With its enormous market scale and consistent efforts on advancing its green transition, China is expected to provide more attractive opportunities for global investors.
At the ongoing 14th Annual Meeting of the New Champions, also known as the Summer Davos, entrepreneurs are optimistic about China’s green shift, which they expect to provide players from home and abroad with a broader platform and new opportunities.
“We are particularly optimistic about the opportunities presented by China’s ‘dual carbon’ goals,” said Yu Feng, president of Honeywell China. “Our core business aligns with China’s market demands and development trends.”
China has announced that it will peak carbon dioxide emissions by 2030 and achieve carbon neutrality by 2060.
In April, the U.S. industrial conglomerate Honeywell signed a Memorandum of Understanding for cooperation with the Tianjin Free Trade Zone to establish a flagship sustainable aviation fuel production base in north China. The move aims to meet the growing market demand for sustainable aviation fuel, the company said.
Yu said that Honeywell remains confident in the continued growth of business in China, setting its sights on the prospects in digital technology and low-carbon development.
“We will continue to leverage our advantages in digitalization and sustainable technologies, and work with Chinese partners to help industries achieve low-carbon, smart and efficient development,” Yu said.
Another multinational jumping on the bandwagon is Danfoss, a Danish equipment manufacturer that has invested in China for over 20 years. Thanks to China’s pursuit of green development, its sales in the market expanded from no more than 4 billion yuan (about 554.78 million U.S. dollars) in 2015 to nearly 10 billion yuan last year.
“China’s ‘dual carbon’ goals spurred huge market demand in green transformation and manufacturing upgrading, bringing opportunities for us,” said Dai Jian, head of Danfoss Global Services, China.
“We will continue to expand our investment in green innovation and green manufacturing in China,” Dai added.
From announcing “dual carbon” goals to advancing its national carbon market, Chinese authorities have introduced a raft of measures to boost the use of renewable energy and reduce carbon emissions, making remarkable progress in that direction.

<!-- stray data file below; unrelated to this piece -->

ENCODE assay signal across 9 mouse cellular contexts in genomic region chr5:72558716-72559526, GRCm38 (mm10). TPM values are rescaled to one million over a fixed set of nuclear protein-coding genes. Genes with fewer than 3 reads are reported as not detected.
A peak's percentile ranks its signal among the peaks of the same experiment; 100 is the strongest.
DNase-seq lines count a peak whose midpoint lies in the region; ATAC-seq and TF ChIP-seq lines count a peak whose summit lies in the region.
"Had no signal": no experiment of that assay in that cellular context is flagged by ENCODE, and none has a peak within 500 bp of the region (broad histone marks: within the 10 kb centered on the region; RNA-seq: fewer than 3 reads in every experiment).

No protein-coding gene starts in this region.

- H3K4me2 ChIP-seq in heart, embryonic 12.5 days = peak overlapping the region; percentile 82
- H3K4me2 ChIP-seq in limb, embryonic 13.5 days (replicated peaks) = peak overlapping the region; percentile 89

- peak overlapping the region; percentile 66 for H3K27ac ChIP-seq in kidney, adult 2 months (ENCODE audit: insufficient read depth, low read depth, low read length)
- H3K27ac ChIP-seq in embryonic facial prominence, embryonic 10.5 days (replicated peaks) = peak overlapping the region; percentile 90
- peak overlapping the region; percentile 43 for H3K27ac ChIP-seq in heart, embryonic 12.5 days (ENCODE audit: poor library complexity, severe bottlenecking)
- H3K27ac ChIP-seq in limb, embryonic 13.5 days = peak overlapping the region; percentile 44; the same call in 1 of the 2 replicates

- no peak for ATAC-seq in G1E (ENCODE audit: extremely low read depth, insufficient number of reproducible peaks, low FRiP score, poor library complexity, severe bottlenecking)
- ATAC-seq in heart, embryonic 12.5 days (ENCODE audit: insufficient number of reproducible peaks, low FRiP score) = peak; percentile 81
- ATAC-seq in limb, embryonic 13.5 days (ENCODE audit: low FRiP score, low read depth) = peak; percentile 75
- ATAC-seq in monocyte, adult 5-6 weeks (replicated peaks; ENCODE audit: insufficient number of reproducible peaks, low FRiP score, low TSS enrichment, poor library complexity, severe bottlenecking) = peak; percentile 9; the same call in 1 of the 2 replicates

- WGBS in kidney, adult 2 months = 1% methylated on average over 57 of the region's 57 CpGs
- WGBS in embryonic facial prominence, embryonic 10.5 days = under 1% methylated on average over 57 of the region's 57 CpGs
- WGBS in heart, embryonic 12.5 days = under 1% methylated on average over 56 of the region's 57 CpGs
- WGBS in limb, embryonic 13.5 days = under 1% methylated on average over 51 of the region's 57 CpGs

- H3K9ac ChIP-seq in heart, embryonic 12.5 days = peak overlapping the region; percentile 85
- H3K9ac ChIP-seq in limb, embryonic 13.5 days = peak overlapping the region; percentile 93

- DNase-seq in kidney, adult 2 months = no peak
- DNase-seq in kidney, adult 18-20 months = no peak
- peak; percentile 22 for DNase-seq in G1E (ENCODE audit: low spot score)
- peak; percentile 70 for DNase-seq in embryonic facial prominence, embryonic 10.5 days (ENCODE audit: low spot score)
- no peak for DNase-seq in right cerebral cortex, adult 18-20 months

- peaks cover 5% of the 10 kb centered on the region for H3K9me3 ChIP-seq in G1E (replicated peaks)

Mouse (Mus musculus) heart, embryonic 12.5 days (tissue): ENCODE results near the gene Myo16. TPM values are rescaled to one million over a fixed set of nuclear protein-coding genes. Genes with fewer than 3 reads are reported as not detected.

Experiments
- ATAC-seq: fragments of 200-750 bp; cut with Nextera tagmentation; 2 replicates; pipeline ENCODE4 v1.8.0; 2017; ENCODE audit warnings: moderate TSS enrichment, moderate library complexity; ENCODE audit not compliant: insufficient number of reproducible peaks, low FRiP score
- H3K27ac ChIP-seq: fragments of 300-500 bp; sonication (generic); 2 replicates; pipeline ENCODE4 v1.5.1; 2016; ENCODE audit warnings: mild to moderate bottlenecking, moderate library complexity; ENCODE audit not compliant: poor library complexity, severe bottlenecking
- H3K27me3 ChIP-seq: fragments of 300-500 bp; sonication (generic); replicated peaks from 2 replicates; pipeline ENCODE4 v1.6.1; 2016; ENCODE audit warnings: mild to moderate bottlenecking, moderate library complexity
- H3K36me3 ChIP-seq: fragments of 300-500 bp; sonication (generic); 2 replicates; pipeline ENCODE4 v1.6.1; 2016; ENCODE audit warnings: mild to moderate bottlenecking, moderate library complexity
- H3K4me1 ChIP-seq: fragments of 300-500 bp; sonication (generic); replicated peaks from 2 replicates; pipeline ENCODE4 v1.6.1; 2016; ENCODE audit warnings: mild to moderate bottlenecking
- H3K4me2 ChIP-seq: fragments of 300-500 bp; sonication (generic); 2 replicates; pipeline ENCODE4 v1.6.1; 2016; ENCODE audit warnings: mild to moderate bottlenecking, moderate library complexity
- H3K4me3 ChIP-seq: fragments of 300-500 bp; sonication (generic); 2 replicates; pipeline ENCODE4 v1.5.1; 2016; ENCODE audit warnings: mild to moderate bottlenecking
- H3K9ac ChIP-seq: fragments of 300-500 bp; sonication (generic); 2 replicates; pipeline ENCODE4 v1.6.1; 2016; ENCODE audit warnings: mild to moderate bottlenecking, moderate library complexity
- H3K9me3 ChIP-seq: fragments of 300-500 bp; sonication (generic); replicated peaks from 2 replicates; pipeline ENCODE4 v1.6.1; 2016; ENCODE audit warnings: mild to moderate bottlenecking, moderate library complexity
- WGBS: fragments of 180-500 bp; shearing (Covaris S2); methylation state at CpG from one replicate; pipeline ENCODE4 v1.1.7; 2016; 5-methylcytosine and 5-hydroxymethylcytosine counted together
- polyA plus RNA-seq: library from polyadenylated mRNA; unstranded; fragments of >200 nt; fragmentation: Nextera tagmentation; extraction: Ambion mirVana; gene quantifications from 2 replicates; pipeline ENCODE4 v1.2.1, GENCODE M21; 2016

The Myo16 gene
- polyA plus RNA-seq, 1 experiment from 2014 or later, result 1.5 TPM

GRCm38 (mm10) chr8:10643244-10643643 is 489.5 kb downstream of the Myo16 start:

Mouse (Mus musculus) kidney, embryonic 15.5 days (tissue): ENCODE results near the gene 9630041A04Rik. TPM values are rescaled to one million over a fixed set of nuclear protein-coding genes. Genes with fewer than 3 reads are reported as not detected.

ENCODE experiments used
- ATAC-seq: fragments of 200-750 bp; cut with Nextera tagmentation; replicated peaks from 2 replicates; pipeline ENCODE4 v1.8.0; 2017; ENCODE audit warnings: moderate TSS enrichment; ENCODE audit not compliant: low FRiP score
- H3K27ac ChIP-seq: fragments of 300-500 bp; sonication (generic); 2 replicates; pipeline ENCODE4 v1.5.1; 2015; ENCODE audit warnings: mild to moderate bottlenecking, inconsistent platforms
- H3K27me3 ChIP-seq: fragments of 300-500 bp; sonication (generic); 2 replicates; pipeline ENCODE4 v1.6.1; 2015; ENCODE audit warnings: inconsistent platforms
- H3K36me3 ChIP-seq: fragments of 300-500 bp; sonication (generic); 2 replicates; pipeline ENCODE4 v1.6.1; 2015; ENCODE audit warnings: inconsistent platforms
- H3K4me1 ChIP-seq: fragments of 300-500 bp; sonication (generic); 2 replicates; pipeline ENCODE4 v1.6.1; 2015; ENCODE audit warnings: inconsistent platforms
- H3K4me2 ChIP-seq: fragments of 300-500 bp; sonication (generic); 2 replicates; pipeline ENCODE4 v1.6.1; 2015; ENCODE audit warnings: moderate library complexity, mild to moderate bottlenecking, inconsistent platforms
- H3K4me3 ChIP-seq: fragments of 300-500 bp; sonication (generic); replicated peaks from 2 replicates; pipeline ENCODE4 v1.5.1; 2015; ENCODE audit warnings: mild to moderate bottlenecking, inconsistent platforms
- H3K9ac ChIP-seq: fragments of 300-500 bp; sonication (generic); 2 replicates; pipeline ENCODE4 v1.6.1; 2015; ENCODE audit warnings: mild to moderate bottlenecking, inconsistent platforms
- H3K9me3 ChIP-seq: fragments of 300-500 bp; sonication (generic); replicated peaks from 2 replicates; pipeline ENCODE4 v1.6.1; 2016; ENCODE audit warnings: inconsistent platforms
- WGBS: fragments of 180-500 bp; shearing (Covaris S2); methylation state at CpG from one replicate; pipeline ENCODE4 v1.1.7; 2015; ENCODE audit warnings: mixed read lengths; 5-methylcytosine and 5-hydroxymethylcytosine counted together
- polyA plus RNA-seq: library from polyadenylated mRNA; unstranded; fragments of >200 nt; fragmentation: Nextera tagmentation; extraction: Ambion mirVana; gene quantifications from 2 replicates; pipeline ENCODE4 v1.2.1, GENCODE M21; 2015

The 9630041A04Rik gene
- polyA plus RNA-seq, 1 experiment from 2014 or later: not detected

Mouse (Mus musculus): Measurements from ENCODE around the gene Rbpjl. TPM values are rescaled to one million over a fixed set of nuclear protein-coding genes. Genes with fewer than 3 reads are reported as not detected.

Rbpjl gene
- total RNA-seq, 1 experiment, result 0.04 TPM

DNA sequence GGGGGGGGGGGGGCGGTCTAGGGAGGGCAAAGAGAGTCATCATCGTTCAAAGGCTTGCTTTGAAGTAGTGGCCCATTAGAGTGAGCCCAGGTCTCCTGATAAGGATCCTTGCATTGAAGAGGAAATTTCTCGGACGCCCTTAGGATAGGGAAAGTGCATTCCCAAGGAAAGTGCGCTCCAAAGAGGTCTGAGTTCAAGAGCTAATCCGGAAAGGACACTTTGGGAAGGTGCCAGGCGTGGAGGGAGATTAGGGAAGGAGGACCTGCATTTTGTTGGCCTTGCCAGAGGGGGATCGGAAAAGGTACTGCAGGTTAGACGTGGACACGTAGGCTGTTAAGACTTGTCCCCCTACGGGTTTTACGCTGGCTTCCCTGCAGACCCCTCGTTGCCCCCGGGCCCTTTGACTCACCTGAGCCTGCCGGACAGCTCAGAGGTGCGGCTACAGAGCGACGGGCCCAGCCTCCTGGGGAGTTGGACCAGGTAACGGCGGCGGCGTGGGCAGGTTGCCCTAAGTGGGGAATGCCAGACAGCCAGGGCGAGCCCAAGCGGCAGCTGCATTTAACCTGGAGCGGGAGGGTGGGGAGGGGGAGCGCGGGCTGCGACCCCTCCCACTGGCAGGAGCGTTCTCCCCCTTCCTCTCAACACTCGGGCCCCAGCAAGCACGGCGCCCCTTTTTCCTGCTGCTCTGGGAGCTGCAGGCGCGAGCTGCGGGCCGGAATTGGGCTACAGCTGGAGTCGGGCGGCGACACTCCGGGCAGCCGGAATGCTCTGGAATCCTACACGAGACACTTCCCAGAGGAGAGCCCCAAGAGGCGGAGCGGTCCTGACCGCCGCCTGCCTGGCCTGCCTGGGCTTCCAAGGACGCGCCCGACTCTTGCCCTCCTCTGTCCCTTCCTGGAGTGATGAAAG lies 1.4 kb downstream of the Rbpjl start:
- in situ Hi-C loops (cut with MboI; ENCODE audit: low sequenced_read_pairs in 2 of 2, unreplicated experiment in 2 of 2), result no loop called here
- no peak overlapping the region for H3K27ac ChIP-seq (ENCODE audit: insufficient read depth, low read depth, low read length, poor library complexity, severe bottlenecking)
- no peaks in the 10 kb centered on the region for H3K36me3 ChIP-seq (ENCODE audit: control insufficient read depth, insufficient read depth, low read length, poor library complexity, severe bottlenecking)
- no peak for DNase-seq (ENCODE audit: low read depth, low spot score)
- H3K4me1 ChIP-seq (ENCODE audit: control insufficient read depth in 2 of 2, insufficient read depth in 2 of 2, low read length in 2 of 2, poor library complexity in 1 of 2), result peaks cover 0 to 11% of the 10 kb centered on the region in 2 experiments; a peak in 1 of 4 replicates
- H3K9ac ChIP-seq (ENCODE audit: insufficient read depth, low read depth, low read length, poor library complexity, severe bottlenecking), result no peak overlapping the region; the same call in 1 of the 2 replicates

“China has seen rapid growth in the new-energy sector, including solar energy and wind energy, and it is expected that the country will achieve its target for total installed solar power capacity five years ahead of schedule,” said Ma Jun, director of the Institute of Public and Environmental Affairs at the Summer Davos.
According to a report released by the World Economic Forum, China is the world’s largest producer and consumer of hydrogen, a key factor enabling the country to deliver on its carbon neutrality objective.
“The emerging green hydrogen market is set to reshape the global energy map by the end of the decade, creating a 1.4 trillion-U.S. dollars market by 2050,” said Patrick Tsang, Deloitte China CEO.
The burgeoning green industry has not only grabbed the attention of foreign firms, but has also helped Chinese companies to thrive by expanding their presence in the global market.
Backed by China’s support on developing new-energy vehicles, Contemporary Amperex Technology Co., Limited (CATL), a battery producer in China, has already become an indispensable partner for the leading automakers worldwide. It produces more than one-third of the world’s batteries and aims to become a pivotal player in the transition to clean energy.
It has established 13 battery manufacturing plants worldwide, two of which are located outside of China, said the company.
“We will continue to expand our global footprint to help achieve international sustainability goals,” said Ni Jun, Chief Manufacturing Officer of CATL